Negotiating a Settlement

During mediation in San Francisco, Farmland’s position was that it would be unreasonable to expect the company to risk the health of its valued consumers, as well as the civil, criminal, and business liabilities potentially associated with the production of adulterated meat by a “repaired” facility. Following a lengthy session, a settlement of Farmland’s claim on the Albert Lea facility was reached for a total of $63 million, well above the $28 millions that insurers had originally offered.

The settlement was ultimately fair to both parties. Most importantly, it enabled Farmland to move on from this disaster and focus on resuming normal operations. Additionally, it enabled the insurers to avoid a the potential risk of losing this matter in a courtroom setting.

Proactive Disaster Planning a Necessity

While the law firm ultimately succeeded in helping Farmland garner an equitable insurance settlement, the situation brings into clear focus the need for companies to proactively protect themselves against potential disaster situations.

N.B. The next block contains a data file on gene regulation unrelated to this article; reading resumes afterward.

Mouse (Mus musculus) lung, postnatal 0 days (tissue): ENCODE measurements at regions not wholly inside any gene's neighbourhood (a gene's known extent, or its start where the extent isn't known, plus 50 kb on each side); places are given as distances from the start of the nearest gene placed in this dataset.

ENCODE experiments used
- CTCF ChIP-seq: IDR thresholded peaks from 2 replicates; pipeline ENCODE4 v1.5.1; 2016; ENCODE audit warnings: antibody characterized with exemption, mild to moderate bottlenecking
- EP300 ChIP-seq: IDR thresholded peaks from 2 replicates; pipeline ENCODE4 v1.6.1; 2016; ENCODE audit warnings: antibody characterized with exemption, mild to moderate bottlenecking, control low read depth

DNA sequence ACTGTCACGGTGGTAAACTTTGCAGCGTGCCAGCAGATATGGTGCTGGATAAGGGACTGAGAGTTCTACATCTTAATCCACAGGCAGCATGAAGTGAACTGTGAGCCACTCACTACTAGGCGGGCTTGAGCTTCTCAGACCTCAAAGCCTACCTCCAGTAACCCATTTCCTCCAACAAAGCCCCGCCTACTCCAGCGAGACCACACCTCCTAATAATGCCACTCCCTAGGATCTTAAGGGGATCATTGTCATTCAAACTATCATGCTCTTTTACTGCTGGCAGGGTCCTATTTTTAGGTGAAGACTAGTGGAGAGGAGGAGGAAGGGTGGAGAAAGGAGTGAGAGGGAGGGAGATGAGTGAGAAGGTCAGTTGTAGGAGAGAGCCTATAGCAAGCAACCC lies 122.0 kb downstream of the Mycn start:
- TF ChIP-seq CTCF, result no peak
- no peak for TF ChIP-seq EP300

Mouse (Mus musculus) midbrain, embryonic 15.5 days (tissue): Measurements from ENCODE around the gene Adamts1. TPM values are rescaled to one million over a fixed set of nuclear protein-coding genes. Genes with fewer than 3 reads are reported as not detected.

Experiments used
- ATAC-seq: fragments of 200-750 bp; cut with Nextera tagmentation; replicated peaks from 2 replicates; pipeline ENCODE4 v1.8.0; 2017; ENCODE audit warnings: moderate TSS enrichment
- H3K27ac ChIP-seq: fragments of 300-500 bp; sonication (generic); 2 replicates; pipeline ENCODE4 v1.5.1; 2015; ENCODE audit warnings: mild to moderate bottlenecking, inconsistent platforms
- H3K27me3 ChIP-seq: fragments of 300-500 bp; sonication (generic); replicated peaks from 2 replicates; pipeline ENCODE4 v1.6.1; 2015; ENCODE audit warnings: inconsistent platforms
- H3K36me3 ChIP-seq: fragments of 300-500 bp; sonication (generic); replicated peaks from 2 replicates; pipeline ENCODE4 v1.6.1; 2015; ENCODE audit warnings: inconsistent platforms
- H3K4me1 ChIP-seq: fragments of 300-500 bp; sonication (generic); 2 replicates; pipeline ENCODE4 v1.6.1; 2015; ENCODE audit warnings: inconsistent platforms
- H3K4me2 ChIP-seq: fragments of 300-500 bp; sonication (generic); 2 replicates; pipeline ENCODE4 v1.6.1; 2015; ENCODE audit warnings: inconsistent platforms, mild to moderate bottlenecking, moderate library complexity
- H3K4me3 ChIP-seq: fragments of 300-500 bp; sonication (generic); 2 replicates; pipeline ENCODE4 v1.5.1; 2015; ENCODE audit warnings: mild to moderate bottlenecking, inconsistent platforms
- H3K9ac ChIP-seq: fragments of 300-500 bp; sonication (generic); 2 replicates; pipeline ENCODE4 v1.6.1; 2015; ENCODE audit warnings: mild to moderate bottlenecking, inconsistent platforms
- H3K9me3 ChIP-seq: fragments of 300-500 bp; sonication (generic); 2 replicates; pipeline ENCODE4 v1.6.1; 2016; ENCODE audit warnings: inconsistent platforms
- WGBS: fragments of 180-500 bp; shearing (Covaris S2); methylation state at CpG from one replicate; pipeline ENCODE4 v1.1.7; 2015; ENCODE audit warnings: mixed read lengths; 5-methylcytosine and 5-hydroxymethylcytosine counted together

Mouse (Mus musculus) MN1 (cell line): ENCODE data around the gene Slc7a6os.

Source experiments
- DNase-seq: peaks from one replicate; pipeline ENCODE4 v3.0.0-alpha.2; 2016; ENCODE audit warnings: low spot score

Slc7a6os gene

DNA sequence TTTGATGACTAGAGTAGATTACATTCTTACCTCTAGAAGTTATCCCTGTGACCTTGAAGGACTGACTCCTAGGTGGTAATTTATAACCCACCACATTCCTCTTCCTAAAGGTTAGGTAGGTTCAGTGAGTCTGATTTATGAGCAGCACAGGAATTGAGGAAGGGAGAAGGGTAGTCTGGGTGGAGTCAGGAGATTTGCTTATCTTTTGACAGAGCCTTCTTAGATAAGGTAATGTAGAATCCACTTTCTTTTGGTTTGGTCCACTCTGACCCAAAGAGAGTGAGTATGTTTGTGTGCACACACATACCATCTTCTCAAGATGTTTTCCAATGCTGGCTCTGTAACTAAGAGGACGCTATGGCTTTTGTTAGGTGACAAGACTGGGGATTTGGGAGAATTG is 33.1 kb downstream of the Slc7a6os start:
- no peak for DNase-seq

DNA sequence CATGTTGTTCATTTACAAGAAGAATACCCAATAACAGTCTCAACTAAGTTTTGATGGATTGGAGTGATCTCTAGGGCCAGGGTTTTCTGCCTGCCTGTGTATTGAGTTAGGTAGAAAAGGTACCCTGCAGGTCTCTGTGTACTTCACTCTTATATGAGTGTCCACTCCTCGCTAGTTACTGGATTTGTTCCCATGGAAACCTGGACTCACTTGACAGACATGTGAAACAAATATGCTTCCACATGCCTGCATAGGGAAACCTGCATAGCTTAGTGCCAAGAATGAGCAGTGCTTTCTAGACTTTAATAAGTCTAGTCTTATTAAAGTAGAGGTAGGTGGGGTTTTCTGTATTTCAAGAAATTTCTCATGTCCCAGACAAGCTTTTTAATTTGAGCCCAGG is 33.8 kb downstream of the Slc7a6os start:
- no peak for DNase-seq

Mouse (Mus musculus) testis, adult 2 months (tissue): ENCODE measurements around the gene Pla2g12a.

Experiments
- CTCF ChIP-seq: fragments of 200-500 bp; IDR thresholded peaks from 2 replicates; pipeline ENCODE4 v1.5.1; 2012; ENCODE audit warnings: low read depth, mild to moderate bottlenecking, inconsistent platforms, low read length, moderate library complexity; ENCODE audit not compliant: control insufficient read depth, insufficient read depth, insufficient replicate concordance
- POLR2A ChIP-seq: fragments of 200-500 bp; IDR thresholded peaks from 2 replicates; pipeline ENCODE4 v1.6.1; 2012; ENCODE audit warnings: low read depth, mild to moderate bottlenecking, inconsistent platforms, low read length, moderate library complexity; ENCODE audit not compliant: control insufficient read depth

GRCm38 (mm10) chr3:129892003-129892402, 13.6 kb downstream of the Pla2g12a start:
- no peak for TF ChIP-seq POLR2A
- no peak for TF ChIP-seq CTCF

Once an unforeseen incident occurs, it is often too late to think of all of the details that a comprehensive loss management program would have covered. In Farmland’s case, with the law firm retained after the fire, attorneys had to quickly obtain copies of all nine of its insurance policies and lease agreements, evaluate them, and formulate the best possible client solution. Had the firm been working with Farmland prior to the incident, all appropriate documents would have been on file and subjected to a pre-loss policy analysis that identifies potential areas of exposure and ensures that a policyholder receives maximum coverage in the event of a crisis.